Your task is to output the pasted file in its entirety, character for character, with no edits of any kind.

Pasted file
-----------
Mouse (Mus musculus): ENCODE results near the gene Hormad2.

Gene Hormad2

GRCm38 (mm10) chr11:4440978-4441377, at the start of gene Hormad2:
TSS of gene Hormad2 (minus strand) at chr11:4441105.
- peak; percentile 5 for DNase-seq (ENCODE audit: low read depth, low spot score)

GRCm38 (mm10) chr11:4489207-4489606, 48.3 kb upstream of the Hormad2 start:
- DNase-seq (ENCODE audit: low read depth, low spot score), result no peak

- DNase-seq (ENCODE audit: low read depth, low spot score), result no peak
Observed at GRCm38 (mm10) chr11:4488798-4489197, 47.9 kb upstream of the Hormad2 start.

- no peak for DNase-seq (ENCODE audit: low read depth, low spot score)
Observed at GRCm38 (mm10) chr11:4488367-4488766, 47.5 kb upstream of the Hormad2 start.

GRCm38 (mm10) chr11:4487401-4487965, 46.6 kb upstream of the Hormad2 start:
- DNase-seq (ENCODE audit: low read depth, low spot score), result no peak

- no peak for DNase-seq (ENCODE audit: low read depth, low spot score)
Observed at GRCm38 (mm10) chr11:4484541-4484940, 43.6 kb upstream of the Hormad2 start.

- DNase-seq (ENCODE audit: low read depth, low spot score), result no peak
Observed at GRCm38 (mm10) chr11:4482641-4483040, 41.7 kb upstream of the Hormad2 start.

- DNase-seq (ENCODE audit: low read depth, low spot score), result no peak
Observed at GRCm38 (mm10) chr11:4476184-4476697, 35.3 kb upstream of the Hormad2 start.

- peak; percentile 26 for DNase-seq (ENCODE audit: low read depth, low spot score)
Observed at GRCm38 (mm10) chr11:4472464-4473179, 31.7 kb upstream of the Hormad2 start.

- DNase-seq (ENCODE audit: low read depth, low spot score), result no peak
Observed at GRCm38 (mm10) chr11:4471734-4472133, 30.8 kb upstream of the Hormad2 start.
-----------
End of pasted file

Mouse (Mus musculus): ENCODE results near the gene Hormad2.

Gene Hormad2

GRCm38 (mm10) chr11:4440978-4441377, at the start of gene Hormad2:
TSS of gene Hormad2 (minus strand) at chr11:4441105.
- peak; percentile 5 for DNase-seq (ENCODE audit: low read depth, low spot score)

GRCm38 (mm10) chr11:4489207-4489606, 48.3 kb upstream of the Hormad2 start:
- DNase-seq (ENCODE audit: low read depth, low spot score), result no peak

- DNase-seq (ENCODE audit: low read depth, low spot score), result no peak
Observed at GRCm38 (mm10) chr11:4488798-4489197, 47.9 kb upstream of the Hormad2 start.

- no peak for DNase-seq (ENCODE audit: low read depth, low spot score)
Observed at GRCm38 (mm10) chr11:4488367-4488766, 47.5 kb upstream of the Hormad2 start.

GRCm38 (mm10) chr11:4487401-4487965, 46.6 kb upstream of the Hormad2 start:
- DNase-seq (ENCODE audit: low read depth, low spot score), result no peak

- no peak for DNase-seq (ENCODE audit: low read depth, low spot score)
Observed at GRCm38 (mm10) chr11:4484541-4484940, 43.6 kb upstream of the Hormad2 start.

- DNase-seq (ENCODE audit: low read depth, low spot score), result no peak
Observed at GRCm38 (mm10) chr11:4482641-4483040, 41.7 kb upstream of the Hormad2 start.

- DNase-seq (ENCODE audit: low read depth, low spot score), result no peak
Observed at GRCm38 (mm10) chr11:4476184-4476697, 35.3 kb upstream of the Hormad2 start.

- peak; percentile 26 for DNase-seq (ENCODE audit: low read depth, low spot score)
Observed at GRCm38 (mm10) chr11:4472464-4473179, 31.7 kb upstream of the Hormad2 start.

- DNase-seq (ENCODE audit: low read depth, low spot score), result no peak
Observed at GRCm38 (mm10) chr11:4471734-4472133, 30.8 kb upstream of the Hormad2 start.